1st he resumed his place on the canal, Mrs. Russell
accompanying him to Harrisburg, and spending the
summers with Mrs. Buehler. While there she was
seized with bilious fever, which terminated in quick
consumption, and Mr. Russell was obliged to bring
her back to Erie, where she died on the 6th of Janu-
ary, 1842. In November of the same year he resigned
his place on the canal and returned permanently to
his old hom'e. Soon after, he purchased a farm of
ninety acres, within three miles of Erie. September
1, 1843, he was married to Miss Frances A. Hubbell,
of Troy, N. Y. A son wes born in July, 1844, to whom
the name of Henry Buehler was given. Mrs. Russell
died on the 30th of January, 1849, and in January, 1861,
he was married (for the third time) to Miss Emily Da-
vison, of Mill Creek. Their only child is a daughter.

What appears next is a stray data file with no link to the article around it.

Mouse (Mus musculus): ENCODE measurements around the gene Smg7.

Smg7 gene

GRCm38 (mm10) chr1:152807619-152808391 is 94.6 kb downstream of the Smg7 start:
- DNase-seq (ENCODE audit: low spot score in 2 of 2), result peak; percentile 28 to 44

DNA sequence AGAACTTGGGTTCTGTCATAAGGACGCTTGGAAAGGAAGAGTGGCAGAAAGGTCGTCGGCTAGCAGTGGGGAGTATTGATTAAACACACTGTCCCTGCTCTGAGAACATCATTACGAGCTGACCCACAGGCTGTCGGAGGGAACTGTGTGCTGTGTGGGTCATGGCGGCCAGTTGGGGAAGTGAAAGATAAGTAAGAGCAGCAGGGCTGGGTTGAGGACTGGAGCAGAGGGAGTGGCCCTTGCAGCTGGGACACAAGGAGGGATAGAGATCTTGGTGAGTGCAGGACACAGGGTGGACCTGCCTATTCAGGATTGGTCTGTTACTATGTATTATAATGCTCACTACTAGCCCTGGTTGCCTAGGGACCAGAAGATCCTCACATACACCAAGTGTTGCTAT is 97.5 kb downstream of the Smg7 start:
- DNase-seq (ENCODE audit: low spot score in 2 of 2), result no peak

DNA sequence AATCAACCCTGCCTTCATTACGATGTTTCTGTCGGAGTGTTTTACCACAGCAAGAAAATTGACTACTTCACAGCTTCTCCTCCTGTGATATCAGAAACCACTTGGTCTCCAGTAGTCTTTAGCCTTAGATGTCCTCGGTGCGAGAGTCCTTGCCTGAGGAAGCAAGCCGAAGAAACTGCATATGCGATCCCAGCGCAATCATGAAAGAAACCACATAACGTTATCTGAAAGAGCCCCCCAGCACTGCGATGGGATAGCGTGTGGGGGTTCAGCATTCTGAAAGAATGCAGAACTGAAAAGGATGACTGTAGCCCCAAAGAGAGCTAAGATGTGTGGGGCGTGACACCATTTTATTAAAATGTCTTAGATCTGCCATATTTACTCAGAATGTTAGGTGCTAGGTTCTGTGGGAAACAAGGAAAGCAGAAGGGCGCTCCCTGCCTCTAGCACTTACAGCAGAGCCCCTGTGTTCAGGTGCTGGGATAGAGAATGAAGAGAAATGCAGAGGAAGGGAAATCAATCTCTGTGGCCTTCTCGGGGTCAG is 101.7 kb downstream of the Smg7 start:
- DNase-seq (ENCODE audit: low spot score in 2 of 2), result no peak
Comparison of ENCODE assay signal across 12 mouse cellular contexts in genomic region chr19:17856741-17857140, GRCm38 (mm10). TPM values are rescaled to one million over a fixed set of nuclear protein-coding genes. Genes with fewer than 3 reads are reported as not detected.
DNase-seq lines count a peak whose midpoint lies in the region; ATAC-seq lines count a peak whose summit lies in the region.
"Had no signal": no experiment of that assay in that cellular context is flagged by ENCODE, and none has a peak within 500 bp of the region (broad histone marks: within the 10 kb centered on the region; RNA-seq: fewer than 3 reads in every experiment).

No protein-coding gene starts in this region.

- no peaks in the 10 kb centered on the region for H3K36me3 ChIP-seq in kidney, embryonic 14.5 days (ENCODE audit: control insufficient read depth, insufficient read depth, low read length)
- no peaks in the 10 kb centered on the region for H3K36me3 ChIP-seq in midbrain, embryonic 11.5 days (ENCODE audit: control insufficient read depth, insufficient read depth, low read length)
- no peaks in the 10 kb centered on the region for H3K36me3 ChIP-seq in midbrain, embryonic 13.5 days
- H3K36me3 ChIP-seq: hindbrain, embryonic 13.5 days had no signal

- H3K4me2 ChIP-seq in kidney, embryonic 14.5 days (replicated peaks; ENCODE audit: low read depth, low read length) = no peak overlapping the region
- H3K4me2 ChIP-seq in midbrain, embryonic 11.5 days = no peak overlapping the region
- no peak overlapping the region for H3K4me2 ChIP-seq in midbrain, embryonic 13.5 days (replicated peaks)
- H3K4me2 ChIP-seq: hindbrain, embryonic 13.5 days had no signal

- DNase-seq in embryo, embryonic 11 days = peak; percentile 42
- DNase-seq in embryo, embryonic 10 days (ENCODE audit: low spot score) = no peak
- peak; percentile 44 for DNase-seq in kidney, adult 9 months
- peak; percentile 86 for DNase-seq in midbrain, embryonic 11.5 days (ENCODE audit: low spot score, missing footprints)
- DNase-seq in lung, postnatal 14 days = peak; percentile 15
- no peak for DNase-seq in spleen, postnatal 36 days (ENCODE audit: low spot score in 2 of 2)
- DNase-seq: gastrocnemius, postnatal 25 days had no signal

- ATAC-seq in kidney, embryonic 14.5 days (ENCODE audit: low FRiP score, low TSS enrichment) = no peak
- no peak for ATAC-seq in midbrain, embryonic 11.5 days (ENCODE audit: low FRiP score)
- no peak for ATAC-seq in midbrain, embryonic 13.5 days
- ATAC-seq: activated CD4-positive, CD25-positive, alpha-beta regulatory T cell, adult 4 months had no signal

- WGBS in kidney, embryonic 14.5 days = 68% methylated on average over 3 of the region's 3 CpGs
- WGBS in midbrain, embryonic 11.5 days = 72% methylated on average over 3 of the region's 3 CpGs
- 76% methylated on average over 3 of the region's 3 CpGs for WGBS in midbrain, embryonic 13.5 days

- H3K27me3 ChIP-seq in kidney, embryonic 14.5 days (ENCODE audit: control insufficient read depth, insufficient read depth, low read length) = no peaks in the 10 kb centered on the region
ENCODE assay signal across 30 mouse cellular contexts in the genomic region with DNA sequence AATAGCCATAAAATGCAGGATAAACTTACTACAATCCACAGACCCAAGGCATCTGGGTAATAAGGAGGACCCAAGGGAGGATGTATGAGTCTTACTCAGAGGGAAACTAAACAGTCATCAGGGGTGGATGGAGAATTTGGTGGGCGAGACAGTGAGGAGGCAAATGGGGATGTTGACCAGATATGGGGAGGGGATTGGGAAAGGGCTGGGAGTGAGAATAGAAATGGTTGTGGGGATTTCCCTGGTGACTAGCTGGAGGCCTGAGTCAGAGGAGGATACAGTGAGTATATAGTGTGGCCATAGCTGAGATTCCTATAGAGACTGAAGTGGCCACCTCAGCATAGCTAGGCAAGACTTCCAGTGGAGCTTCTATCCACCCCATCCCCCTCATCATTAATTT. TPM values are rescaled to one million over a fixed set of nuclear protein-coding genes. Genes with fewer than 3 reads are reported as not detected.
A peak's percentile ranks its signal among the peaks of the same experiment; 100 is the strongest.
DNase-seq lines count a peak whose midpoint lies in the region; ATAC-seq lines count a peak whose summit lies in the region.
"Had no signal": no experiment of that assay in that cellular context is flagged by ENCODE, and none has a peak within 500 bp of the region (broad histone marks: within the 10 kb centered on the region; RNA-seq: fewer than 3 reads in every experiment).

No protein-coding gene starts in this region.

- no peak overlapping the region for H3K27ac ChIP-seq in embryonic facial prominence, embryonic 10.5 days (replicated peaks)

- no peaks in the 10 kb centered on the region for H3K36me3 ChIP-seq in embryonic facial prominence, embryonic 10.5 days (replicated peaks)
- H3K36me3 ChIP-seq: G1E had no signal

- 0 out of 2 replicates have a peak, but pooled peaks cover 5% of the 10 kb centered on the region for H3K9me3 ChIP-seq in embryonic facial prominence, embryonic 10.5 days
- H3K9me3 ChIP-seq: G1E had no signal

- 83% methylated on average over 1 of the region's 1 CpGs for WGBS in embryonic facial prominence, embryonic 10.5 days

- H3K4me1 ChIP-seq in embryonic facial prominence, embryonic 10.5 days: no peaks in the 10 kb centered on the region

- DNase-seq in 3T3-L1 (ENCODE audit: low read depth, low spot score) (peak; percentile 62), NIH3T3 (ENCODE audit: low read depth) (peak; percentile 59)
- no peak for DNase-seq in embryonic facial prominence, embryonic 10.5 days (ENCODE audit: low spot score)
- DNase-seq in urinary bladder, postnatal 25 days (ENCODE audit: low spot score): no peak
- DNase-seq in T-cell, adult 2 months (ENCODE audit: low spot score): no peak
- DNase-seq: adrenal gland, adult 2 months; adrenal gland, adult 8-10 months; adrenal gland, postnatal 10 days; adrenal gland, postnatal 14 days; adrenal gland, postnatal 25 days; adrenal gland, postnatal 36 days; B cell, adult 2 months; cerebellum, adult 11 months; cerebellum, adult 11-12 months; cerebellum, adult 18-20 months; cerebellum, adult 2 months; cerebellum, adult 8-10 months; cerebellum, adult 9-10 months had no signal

born May, 1853, who was named Ella Frances Russell
(now Mrs. Burton). In April, 1855, Mr. Russell pur-
chased and moved on the tract of land where he was
born, and on which he died. The postoffice at Belle
Valley was mainly established through his efforts. In
1849 he was appointed aid to Gov. Johnston, with the
rank of lieutenant-colonel, and, in 1868, he was elected
justice of the peace, an office he held continuously.
Mr. Russell was known in every part of Erie county as
one of its wealthiest farmers and most intelligent citi-
zens. He was remarkable for his wonderful memory
and was the standard authority on all matters con-
nected with the early settlement of Erie county.

George J. Russell, brother of the late Capt. N.
W. Russell, was born in Belle Valley, Erie county,
February 14, 1824, son of Hamlin Russell and Sarah